Last Updated on September 16, 2021 by Michelle Ball
By Michelle Ball, Sacramento California Expulsion, Special Education, sports/CIF, College, Education and School Attorney/Lawyer for Students since 1995
School discipline may sometimes not make sense. But what if a student is up for suspension or expulsion from their elementary, middle, or high school for possession of a “dangerous object?” What is a “dangerous object” at schools? Well, for the schools, which will kick kids out for practically anything, it may depend on how the “dangerous object” is used.
What is a Dangerous Object In the First Place?
I have not found a real definition of what “dangerous object” is for purposes of the Education Code. Even for the Penal Code (the code about criminal acts), this definition seems to be lacking. Let’s turn to traditional sources.
Dictionary.com states that the definition of “dangerous” is:
full of danger or risk; causing danger; perilous; risky; hazardous; unsafe. able or likely to cause physical injury
Their relevant definition of “object” is:
anything that is visible or tangible and is relatively stable in form.a thing, person, or matter to which thought or action is directed…
That sure clears it up.
Obvious Dangerous Objects
So, there are things that are clearly dangerous objects, such as knives, explosives, guns, controlled substances, etc. but per the California Education Code, these items are already specifically named as prohibited items at school. The catch-all exclusion of “dangerous objects” applies to everything else that a student may possess.
Knives That Are Not Really Knives Become Dangerous Objects
The “dangerous objects” prohibition is the schools “fall back” position. This can be problematic, for example when a student has a non-locking pocket knife with a blade less than 3.5 inches long.
If a pocket knife does not fit the legal definition of a “knife” a school will just walk around the legal definition by suspending or expelling a student for possessing a dangerous object rather than a knife.
A student who possesses something that is clearly excluded from a code section, should not just have that item shuffled into the dangerous object section. The student should have the allegation dropped. Apparently not. Schools just slip the item into the “dangerous object” category and continue expulsion or suspension proceedings! This utterly defeats the purpose of having a legal definition in the Education Code of a knife!
Danger May Be In the Eyes of the Beholder or Based On Item Use
What is a dangerous object to you? What is it to me? What is it to a school administrator, a teacher or a student? It may be different depending on who is doing the evaluating or how something is used at school.
For example, a pencil may be a safe object in schools, but what if a student is stabbed by one? Does the pencil become a dangerous object? Schools would probably say “yes.”
What about a book written by Hitler? Is that a dangerous object? It may depend on if the book is being used in a history class, or being used to intimidate a student based on race or ethnicity. But, per the definitions above, there would be no way a book could be a dangerous object, right?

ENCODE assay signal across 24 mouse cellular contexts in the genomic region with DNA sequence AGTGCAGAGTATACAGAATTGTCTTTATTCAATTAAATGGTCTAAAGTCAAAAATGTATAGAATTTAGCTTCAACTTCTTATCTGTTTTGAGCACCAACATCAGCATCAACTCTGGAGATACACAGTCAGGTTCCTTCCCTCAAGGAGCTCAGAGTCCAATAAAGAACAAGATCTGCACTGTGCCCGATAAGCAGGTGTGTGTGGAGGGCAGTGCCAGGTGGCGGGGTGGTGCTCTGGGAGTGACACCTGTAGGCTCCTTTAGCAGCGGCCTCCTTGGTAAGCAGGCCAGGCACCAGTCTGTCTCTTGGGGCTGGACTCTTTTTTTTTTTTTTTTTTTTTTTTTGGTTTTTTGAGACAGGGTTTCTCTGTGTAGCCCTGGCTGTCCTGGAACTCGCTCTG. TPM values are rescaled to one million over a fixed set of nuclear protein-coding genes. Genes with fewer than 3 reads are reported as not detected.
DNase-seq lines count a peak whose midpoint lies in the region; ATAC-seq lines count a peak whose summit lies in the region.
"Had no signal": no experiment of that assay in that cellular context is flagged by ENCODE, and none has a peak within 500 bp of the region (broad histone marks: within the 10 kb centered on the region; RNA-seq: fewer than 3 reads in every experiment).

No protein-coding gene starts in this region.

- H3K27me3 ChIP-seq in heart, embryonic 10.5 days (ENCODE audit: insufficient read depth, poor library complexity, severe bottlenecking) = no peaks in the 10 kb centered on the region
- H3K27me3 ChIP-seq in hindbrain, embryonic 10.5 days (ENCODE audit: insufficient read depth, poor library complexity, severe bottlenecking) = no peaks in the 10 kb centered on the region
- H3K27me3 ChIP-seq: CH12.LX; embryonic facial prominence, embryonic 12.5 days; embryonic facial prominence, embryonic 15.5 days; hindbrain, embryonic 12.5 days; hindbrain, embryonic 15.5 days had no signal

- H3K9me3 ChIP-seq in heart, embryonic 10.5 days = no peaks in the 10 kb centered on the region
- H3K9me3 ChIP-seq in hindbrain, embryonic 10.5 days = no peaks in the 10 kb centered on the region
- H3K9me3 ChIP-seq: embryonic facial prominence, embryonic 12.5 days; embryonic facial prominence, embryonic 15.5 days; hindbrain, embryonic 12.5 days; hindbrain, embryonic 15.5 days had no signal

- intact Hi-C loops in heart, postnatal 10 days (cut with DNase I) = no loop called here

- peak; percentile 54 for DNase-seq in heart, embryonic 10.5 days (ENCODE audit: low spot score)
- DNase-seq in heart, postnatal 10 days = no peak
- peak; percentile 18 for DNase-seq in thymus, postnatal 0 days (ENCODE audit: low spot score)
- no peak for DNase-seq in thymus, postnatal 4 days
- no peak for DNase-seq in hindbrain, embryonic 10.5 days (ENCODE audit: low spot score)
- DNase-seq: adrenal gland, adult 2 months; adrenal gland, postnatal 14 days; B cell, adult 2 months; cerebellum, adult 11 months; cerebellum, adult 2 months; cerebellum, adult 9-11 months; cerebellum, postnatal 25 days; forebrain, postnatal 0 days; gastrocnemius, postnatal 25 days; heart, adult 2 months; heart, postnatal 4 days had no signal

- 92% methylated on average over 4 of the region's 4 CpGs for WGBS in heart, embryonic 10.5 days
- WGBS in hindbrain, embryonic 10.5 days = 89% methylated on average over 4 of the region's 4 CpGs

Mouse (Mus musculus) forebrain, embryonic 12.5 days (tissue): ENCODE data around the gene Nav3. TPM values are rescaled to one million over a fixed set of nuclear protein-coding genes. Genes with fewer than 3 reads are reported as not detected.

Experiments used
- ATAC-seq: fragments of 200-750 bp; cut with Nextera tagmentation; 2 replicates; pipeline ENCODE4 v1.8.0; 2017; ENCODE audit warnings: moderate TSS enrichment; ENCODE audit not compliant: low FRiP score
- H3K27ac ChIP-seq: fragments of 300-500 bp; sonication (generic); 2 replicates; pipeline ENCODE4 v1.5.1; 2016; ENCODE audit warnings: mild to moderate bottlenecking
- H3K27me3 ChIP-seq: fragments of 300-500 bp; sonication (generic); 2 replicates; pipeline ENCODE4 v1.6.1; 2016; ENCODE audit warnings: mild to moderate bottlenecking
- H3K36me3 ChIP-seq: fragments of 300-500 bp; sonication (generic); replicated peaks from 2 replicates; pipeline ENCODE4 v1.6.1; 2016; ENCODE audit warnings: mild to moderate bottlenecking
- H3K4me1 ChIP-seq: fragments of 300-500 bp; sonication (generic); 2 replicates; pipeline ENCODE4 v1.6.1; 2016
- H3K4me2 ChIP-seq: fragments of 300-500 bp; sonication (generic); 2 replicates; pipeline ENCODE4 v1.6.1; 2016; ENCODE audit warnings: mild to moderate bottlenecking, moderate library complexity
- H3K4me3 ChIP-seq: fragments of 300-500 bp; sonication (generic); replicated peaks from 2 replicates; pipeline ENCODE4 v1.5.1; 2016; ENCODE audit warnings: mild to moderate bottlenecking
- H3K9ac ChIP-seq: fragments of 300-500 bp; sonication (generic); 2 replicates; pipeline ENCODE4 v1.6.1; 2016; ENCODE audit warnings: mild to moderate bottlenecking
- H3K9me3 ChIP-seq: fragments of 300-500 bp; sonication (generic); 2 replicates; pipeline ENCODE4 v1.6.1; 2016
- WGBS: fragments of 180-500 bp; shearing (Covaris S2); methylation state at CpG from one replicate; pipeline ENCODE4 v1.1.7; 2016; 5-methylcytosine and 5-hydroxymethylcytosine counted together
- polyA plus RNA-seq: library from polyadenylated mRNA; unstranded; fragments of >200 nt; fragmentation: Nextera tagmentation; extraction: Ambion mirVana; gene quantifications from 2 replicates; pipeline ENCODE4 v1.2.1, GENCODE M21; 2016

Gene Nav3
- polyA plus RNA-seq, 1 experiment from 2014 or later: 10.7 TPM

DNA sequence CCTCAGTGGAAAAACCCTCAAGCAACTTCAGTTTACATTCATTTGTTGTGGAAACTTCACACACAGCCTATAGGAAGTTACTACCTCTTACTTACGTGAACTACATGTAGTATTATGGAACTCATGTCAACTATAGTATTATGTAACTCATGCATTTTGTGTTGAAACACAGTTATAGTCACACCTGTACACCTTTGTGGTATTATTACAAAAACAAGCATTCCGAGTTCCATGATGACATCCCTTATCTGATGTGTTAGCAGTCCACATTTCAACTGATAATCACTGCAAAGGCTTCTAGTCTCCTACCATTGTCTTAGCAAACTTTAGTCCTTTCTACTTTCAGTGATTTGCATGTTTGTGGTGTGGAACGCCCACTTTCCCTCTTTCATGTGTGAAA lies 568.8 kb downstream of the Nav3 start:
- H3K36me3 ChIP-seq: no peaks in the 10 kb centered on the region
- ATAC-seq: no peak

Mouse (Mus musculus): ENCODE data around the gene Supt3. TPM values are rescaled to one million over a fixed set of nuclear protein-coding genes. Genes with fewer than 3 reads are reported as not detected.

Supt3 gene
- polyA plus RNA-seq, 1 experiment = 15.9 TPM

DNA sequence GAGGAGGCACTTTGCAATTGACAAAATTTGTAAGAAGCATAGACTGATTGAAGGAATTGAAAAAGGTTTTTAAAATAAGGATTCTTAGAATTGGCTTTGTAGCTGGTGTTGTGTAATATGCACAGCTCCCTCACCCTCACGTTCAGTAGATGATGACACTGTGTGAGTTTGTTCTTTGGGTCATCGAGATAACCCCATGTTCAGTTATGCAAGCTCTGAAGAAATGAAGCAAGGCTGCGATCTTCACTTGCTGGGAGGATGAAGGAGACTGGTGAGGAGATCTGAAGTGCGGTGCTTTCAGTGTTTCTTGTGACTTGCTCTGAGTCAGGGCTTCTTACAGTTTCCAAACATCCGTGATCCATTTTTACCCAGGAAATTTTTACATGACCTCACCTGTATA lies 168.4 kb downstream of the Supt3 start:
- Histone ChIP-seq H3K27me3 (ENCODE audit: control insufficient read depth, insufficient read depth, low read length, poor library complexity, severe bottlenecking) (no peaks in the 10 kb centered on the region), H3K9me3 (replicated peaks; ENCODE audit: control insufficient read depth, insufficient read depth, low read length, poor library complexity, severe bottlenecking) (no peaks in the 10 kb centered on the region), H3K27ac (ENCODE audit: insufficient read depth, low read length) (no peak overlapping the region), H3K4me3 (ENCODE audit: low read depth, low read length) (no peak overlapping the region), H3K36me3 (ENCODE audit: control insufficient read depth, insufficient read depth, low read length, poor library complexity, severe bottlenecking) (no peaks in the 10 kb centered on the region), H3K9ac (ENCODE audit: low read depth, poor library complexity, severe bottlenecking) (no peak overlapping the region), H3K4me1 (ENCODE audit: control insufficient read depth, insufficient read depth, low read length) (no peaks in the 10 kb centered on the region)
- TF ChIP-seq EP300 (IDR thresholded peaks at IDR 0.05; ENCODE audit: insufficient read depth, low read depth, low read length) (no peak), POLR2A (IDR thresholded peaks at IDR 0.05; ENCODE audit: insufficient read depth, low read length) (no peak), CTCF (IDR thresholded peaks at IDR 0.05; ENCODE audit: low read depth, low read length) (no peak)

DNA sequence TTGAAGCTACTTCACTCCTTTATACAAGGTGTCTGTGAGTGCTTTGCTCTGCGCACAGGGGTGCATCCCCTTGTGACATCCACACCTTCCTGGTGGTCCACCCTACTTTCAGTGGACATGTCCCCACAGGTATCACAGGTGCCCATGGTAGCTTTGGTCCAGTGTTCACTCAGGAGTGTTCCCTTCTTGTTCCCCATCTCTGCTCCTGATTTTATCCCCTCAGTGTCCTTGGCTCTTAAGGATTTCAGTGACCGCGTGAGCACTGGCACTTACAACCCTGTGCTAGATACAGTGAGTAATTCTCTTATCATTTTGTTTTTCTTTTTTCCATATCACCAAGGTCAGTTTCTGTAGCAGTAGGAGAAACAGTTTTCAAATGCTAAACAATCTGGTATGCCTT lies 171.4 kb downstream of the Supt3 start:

Is a broken piece of glass a dangerous object? What if a student cuts someone else with it on purpose or by accident? What if it is used in a mosaic in the high school Art class? Tough.
What about a student’s shoe, like a 5 inch high heel they use to harm someone with? This is not an inherently dangerous object, but who knows with schools.
What about food that someone shoves in another student’s mouth that could choke them? Something to think about.
It is possible how something is used by a student may cause it to be redefined as “dangerous” by excited school principals.
Parents Should Attack “Dangerous Object” Punishments For Non-Threatening Items
Parents need to strongly fight against suspensions or expulsions for items not inherently dangerous: a book, a piece of paper, a bottle which broke, a key chain, a pencil, etc.
Schools, however, may still try to crush anything into this catch-all category of “dangerous object.” For, if one student cut another student with the kids safety scissors, threw a rock across the room, dug into someone’s side with a keychain, etc. everyday things can turn into bases for student suspension or expulsion.
No, I don’t agree these items should be bases for “dangerous object” school punishments, but this is just one more place where schools may stretch definitions to discipline students, and essentially turn a student’s entire wardrobe, backpack, and collection of school items into weapons.
Then, if someone thinks everyday items were used the wrong way at school, this could potentially end with a student out on a school suspension or worse, a two semester expulsion.
Michelle Ball is an experienced student discipline, expulsion and suspension attorney working for students and parents since the 1990s throughout California. Michelle, as an education lawyer, can help students from Sacramento to Los Angeles, Tahoe to Roseville to San Francisco, defend student expulsion allegations and attack other school discipline.
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Please see my disclaimer. This is legal information, not legal advice and no attorney-client relationship is formed by this posting. This blog may not be reproduced without permission from the author and proper attribution of authorship. This blog may not reflect the current state of the law.